Fetal/Neonatal Brain Development and Injury Group
The mortality rate of infants born prematurely has fallen dramatically in recent
In developed countries, the survival of infants born below 1,500 grams now
However, in these survivors of prematurity the prevalence of adverse
neurodevelopmental outcome is enormous.
In fact, the greatest advances in survival have been among the sickest and
smallest infants, which is also the population at greatest risk for brain
It is not surprising, therefore, that prematurity and its complications form the
largest etiological subgroups of many neurodevelopmental disorders.
One in two newly diagnosed cases of cerebral palsy, for example, occurs in
survivors of prematurity.
Furthermore, between 25 and 50% of ex-preterm children demonstrate debilitating
behavioral or learning problems by the time they reach school age.
The same advances in medical technology that allow us to support life in the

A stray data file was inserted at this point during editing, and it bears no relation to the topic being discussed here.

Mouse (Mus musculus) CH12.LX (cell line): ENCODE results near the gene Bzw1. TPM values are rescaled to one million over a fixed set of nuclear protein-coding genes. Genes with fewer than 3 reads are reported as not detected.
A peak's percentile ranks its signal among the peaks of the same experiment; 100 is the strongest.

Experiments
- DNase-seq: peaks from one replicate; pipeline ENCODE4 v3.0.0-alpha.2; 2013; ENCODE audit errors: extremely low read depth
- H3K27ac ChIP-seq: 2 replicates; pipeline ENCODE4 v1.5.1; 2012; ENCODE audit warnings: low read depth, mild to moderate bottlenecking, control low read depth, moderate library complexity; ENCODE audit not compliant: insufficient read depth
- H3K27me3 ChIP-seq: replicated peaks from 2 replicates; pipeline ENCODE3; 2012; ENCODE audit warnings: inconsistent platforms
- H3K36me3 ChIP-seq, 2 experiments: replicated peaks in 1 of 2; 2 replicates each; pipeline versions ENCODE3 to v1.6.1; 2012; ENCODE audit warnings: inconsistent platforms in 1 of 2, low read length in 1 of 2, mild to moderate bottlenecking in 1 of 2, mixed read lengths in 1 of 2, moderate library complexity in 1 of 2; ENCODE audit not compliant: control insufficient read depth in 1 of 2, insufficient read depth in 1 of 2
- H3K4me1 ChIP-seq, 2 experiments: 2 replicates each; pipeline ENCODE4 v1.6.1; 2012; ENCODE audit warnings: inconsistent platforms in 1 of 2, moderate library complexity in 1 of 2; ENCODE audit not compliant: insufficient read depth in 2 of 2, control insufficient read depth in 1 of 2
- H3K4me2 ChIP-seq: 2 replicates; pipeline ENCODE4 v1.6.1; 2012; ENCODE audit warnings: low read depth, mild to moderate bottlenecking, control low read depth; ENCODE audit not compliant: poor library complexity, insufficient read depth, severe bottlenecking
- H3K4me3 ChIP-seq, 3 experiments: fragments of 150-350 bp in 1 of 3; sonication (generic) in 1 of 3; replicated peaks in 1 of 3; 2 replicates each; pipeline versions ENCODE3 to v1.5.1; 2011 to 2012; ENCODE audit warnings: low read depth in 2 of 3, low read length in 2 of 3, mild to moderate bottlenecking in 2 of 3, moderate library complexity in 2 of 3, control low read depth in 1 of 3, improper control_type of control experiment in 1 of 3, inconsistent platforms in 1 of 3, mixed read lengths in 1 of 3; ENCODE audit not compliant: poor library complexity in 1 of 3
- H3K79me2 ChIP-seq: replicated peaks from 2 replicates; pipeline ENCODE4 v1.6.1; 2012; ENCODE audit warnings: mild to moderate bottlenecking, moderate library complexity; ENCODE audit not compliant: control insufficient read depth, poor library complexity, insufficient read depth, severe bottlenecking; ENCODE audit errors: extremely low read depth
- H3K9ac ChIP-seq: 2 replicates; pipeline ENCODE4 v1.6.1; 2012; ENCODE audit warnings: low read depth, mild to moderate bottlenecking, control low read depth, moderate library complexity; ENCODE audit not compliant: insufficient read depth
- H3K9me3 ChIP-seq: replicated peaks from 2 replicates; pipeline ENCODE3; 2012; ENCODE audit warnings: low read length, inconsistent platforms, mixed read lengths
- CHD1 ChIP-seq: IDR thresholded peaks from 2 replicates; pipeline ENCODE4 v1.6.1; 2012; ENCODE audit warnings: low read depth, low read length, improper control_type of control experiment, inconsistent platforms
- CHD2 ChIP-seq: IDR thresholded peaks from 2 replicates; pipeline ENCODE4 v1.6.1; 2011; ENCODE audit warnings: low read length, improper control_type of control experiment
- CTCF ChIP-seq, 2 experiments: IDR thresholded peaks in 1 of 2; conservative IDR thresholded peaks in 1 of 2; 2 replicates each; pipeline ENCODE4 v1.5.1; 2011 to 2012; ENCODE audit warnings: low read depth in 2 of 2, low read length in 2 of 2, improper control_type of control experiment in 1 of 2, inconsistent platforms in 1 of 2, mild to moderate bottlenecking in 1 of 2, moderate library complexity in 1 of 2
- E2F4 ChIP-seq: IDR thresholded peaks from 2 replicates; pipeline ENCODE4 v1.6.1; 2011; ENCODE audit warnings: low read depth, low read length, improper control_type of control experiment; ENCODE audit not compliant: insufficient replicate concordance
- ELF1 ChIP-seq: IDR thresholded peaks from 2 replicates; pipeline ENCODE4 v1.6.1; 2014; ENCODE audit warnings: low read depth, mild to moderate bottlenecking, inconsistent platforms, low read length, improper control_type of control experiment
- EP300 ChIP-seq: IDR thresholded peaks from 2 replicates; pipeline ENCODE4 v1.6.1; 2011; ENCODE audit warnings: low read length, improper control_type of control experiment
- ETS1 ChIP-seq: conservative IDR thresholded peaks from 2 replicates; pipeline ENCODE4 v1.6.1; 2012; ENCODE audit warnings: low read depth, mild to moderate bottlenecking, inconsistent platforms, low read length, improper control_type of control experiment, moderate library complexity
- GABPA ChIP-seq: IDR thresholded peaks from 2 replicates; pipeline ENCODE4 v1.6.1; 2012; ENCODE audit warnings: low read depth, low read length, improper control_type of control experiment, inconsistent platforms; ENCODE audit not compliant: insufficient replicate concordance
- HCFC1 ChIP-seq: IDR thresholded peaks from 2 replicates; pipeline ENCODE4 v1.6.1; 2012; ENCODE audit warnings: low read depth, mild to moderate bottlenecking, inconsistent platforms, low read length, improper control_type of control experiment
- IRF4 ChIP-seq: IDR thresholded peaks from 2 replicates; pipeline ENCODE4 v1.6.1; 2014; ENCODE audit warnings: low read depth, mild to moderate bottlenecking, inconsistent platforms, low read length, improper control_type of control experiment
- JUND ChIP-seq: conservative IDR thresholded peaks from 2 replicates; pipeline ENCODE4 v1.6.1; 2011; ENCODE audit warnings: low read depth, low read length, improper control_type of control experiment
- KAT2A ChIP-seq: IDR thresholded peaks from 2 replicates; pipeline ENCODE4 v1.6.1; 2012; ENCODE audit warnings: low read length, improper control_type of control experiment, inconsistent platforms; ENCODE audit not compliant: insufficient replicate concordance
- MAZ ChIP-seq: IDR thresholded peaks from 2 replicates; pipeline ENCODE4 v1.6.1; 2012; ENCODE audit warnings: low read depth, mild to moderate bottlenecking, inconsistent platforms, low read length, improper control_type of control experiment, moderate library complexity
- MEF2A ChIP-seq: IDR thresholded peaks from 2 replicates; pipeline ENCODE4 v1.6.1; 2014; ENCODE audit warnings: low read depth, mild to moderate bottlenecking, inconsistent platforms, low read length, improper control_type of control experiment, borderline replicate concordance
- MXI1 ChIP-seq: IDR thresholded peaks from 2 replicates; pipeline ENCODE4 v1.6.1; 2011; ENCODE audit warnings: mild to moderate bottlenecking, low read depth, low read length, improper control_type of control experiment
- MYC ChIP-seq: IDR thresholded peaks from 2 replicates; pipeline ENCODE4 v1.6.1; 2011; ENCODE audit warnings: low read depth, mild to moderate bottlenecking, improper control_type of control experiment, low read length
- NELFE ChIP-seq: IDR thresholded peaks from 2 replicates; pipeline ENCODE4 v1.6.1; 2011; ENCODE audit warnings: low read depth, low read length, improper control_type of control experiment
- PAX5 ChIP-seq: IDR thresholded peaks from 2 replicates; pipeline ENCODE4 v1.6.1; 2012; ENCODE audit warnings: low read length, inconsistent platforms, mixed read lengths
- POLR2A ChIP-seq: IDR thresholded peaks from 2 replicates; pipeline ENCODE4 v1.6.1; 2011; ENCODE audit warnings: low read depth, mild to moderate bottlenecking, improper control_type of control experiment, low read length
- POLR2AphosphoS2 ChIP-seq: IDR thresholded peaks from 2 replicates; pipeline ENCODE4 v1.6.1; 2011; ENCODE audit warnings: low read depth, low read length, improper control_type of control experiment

initial, critical post-natal period also allows us to investigate the ex-utero
neural maturation and neuro-pathology in Very Low Birth Weight Infants (<
1,500 g birth weight) and Extreme Low Birth Weight Infants (< 1,000 g birth
weight) during neonatal intensive care.
While our group is interested in a wide range of fundamental biological and
biomedical problems relating to the care for prematurely born infants, we are
particularly interested in identifying physiological antecedents of neonatal
brain injury, especially those pertaining to germinal matrix-intraventricular
This project brings together a powerful team of clinicians and researchers from
Boston's Children's Hospital and the Massachusetts Institute of Technology to
investigate human development and to reduce the incidence of neurodevelopmental
pathology in prematurely born infants.